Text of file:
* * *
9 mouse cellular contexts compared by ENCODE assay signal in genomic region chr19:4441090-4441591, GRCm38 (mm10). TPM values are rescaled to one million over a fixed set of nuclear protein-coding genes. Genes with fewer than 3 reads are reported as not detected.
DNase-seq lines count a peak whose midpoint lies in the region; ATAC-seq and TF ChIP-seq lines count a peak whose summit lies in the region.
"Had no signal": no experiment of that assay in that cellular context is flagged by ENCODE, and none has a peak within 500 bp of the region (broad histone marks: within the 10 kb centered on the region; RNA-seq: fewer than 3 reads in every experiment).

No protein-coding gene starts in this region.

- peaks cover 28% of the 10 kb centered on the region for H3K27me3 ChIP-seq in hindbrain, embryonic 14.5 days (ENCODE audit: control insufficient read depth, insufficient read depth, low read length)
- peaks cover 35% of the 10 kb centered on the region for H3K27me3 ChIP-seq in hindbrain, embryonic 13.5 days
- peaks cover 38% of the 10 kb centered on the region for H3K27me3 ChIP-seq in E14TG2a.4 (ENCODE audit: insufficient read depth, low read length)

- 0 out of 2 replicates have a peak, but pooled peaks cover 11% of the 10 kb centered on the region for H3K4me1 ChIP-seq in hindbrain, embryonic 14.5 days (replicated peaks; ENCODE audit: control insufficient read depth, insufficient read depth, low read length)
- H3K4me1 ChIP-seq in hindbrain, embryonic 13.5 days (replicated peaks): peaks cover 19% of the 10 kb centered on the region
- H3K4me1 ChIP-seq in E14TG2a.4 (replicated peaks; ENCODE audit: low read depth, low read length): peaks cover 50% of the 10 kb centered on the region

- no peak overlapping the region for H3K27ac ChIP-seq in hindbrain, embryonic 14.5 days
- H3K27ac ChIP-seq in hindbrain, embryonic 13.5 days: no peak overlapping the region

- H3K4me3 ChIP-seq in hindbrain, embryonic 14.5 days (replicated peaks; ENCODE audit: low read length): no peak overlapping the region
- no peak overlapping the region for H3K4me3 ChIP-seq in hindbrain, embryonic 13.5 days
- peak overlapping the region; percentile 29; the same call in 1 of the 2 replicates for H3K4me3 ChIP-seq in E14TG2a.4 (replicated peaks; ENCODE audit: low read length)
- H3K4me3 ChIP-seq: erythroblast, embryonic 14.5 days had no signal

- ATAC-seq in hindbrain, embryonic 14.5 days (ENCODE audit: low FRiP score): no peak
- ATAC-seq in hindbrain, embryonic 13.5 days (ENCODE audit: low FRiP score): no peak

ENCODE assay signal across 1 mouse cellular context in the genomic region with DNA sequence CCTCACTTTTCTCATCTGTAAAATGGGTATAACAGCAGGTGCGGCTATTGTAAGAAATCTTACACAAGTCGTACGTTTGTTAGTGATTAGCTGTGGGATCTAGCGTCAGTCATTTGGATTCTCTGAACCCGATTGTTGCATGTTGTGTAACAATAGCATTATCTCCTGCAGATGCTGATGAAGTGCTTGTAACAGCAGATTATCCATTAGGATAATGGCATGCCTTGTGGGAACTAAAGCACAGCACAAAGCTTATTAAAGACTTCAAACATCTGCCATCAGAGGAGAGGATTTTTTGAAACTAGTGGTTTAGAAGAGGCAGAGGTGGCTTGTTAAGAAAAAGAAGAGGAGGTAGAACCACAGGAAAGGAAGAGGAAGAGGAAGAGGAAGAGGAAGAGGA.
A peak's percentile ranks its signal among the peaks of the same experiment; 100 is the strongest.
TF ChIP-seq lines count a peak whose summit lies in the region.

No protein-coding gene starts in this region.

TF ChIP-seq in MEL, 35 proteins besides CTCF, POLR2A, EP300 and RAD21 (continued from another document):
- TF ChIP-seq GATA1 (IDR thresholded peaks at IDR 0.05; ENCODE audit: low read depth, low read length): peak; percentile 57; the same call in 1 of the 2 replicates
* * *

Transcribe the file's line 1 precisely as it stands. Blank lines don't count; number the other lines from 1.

9 mouse cellular contexts compared by ENCODE assay signal in genomic region chr19:4441090-4441591, GRCm38 (mm10). TPM values are rescaled to one million over a fixed set of nuclear protein-coding genes. Genes with fewer than 3 reads are reported as not detected.